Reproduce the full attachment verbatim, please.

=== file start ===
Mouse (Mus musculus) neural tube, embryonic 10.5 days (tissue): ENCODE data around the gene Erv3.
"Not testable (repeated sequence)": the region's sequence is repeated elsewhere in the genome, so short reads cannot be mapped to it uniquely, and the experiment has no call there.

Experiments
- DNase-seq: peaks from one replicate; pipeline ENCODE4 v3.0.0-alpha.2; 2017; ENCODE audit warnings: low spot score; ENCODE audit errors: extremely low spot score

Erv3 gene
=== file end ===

Mouse (Mus musculus) neural tube, embryonic 10.5 days (tissue): ENCODE data around the gene Erv3.
"Not testable (repeated sequence)": the region's sequence is repeated elsewhere in the genome, so short reads cannot be mapped to it uniquely, and the experiment has no call there.

Experiments
- DNase-seq: peaks from one replicate; pipeline ENCODE4 v3.0.0-alpha.2; 2017; ENCODE audit warnings: low spot score; ENCODE audit errors: extremely low spot score

Erv3 gene